How to store logs for wood burner usage

Choosing your location

An important aspect of how to store logs for wood burner usage is choosing a suitable location for your log pile. You want to find somewhere that will maximise exposure to the sun and wind while minimising exposure to the rain. At the same time, you will need to think about convenience. The closer your log pile is to your home, the less effort required to bring your firewood inside.

Safety is also paramount when looking at how to store logs for wood burner fuel, so make sure you choose a flat, stable piece of ground and leave enough space between the stack and your home to reduce the risk of fire.

To maximise exposure to the wind and sun, you should find an open piece of land. There is always a trade off though, because the strongest winds always come from the same direction as the heaviest downpours (e.g., from the south west in the UK). Providing you follow the recommendations below, on storage facilities and stacking, you will find that exposure to wind will offset the rain.

In contrast, sheltering logs under trees will often lead to moisture dripping down into the stack while stopping the wind from drying those damp logs out.

What type of container should your logs be stored in?

When choosing a container to store your logs in, you should prioritise keeping the wood off the ground, maximising air flow and providing some sort of rain protection. Any storage facility which meets these requirements will be fine.

Most commercial log stores have a raised floor, an open front and a pitched roof. Some are fully covered but these tend to include plenty of air vents.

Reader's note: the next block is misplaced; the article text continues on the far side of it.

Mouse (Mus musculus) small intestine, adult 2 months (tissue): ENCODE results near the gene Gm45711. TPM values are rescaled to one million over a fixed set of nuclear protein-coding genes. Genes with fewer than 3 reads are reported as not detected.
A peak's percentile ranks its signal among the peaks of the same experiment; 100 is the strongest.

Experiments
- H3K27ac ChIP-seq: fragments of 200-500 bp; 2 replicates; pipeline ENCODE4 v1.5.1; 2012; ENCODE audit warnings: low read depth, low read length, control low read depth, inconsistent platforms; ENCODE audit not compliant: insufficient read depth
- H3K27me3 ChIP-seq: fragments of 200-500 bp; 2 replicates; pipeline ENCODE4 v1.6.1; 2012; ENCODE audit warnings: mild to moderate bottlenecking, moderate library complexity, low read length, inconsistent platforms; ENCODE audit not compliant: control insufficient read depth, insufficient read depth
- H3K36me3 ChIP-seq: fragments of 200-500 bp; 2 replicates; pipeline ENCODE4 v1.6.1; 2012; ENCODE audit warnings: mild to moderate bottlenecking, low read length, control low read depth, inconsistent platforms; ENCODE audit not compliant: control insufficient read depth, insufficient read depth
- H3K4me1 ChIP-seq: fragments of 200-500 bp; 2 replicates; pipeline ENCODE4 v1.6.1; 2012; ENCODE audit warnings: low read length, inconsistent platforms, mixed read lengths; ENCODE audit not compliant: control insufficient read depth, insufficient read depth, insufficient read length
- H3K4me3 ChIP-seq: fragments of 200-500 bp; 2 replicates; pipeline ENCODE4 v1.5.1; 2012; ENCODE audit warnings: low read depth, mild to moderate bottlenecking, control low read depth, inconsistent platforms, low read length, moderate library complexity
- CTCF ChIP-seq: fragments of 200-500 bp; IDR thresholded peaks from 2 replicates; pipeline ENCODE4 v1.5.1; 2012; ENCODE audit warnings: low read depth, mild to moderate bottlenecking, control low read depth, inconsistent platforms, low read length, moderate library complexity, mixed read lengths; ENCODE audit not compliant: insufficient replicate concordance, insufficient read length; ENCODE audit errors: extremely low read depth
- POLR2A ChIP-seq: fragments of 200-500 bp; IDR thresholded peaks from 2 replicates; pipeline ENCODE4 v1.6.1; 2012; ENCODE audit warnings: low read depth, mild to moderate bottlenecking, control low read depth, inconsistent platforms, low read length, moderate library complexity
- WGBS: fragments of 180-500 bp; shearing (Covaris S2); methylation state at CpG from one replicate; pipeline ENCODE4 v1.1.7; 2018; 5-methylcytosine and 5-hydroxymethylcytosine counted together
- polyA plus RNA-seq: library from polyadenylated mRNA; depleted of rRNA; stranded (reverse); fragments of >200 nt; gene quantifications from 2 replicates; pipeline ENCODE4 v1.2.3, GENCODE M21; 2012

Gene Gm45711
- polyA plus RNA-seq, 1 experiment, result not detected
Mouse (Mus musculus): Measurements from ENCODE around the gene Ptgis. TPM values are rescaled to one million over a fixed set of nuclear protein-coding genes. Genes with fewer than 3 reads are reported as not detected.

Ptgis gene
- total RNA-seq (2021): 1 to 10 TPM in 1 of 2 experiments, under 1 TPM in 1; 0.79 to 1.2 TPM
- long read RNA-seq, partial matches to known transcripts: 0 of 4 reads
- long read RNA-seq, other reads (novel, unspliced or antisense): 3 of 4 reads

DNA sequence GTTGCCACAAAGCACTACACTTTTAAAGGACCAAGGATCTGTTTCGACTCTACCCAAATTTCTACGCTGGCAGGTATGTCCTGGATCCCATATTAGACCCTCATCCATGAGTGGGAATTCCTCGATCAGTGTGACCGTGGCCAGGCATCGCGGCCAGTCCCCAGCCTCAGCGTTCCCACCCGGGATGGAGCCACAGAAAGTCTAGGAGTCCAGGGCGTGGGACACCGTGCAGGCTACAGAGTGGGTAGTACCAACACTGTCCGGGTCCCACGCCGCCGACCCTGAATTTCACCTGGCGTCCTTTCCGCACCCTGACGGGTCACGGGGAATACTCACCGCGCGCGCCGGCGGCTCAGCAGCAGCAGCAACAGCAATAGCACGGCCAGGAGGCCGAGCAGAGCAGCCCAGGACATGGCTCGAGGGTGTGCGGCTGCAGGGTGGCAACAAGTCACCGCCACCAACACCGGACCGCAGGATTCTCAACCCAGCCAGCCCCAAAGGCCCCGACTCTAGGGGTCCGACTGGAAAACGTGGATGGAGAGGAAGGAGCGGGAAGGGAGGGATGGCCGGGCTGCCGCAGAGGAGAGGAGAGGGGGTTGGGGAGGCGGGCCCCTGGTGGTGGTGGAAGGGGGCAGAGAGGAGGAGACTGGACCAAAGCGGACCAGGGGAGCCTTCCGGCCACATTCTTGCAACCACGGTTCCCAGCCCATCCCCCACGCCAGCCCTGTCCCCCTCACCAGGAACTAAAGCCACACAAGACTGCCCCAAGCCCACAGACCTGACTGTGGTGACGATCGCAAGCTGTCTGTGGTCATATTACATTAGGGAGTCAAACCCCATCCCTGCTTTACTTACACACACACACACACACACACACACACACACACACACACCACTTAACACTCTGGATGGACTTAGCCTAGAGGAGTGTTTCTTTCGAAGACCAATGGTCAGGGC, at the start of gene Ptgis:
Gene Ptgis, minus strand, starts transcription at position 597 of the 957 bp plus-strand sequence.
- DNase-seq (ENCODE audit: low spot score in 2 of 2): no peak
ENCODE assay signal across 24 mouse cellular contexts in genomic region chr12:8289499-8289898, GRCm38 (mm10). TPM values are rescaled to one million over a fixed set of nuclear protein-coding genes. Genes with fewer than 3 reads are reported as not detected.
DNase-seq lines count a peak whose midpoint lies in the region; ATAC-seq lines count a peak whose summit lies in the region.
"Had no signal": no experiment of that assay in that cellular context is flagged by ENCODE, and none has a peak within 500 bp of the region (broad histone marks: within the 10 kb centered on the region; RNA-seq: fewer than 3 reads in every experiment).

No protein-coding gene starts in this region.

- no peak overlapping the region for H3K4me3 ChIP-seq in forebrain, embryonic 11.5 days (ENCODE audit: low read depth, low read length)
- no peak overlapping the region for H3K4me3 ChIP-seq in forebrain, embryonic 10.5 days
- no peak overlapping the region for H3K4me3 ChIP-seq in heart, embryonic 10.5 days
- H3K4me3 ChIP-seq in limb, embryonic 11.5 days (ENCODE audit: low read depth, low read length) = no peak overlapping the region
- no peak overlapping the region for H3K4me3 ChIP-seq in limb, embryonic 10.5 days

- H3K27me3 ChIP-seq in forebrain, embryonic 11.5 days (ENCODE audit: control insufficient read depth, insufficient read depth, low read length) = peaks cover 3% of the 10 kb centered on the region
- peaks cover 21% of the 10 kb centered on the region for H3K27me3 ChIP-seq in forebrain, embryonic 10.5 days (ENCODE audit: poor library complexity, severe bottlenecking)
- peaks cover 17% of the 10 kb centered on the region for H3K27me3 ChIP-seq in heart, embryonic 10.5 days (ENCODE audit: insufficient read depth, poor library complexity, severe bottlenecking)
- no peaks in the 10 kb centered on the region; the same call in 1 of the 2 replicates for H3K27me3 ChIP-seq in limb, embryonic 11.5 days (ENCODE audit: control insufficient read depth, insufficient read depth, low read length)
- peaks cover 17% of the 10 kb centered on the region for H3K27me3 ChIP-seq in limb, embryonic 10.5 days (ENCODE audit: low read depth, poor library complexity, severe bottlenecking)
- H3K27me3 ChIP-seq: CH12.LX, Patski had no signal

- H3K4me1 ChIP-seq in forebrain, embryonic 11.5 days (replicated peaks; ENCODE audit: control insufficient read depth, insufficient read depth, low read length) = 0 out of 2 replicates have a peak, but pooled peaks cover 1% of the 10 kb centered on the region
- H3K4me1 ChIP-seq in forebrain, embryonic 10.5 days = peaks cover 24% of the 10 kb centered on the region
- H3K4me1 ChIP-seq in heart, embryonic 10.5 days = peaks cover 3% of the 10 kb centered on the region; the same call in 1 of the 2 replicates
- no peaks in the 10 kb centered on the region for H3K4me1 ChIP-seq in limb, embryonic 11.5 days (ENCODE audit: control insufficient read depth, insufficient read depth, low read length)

However, simply stacking your logs on a palette and covering them with some corrugated iron will suffice. Avoid using tarpaulin, except as a temporary measure, as this will cause the logs to sweat.

Another factor in how to store logs for wood burner usage is getting your stacking right.

Stacking logs to maximise drying

Once you have decided where to stack your logs, you will need to stack them in a way that optimises air flow and protection from water.

There is an art to stacking logs (and we have written another blog post on this). The basic advice we can give is to leave a four inch gap all the way around your pile and to stack the logs so that there are plenty of gaps through which air can circulate. By stacking from the side, one row at a time, you can make sure that your rows are vertically even. This will not only prevent them from toppling over but will also protect the majority of your logs from rain.

Aim to limit the height of your log stack to around one metre, and definitely below head height. This will make transporting them easier and safer.

Are you happy with your current log supply?

Of course, knowing how to store logs for wood burner usage is of limited value if your log supply itself is of poor quality. If your logs feel heavy, take a long time to light and produce a lot of dirty smoke and residue, chances are they have not been seasoned properly.

Fortunately, Kneebone Trees can supply high quality, well seasoned logs at any time of the year. Take a look at our dedicated Seasoned Logs page for current prices and a contact form.

Cant wait? Order from us instead

If you are looking for professionaly choopped and seasoned logs then please contact Kneebone Trees today.

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